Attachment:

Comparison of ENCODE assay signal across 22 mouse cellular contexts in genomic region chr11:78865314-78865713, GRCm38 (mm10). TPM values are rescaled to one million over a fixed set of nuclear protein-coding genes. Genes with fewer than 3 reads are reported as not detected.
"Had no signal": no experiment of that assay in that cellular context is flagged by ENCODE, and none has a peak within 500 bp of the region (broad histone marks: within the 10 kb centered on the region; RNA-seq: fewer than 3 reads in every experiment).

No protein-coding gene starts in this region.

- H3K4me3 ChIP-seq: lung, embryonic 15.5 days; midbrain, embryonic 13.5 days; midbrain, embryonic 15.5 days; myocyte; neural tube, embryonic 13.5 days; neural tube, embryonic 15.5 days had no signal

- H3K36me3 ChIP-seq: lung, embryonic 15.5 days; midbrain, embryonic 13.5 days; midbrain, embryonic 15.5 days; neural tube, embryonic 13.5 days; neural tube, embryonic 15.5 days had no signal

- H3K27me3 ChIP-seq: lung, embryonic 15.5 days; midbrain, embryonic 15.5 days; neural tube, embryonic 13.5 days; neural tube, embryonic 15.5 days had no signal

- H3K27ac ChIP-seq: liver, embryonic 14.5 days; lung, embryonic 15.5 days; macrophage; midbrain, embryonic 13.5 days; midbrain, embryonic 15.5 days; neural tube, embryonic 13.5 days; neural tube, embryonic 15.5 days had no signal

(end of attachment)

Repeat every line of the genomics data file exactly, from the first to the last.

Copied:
Comparison of ENCODE assay signal across 22 mouse cellular contexts in genomic region chr11:78865314-78865713, GRCm38 (mm10). TPM values are rescaled to one million over a fixed set of nuclear protein-coding genes. Genes with fewer than 3 reads are reported as not detected.
"Had no signal": no experiment of that assay in that cellular context is flagged by ENCODE, and none has a peak within 500 bp of the region (broad histone marks: within the 10 kb centered on the region; RNA-seq: fewer than 3 reads in every experiment).

No protein-coding gene starts in this region.

- H3K4me3 ChIP-seq: lung, embryonic 15.5 days; midbrain, embryonic 13.5 days; midbrain, embryonic 15.5 days; myocyte; neural tube, embryonic 13.5 days; neural tube, embryonic 15.5 days had no signal

- H3K36me3 ChIP-seq: lung, embryonic 15.5 days; midbrain, embryonic 13.5 days; midbrain, embryonic 15.5 days; neural tube, embryonic 13.5 days; neural tube, embryonic 15.5 days had no signal

- H3K27me3 ChIP-seq: lung, embryonic 15.5 days; midbrain, embryonic 15.5 days; neural tube, embryonic 13.5 days; neural tube, embryonic 15.5 days had no signal

- H3K27ac ChIP-seq: liver, embryonic 14.5 days; lung, embryonic 15.5 days; macrophage; midbrain, embryonic 13.5 days; midbrain, embryonic 15.5 days; neural tube, embryonic 13.5 days; neural tube, embryonic 15.5 days had no signal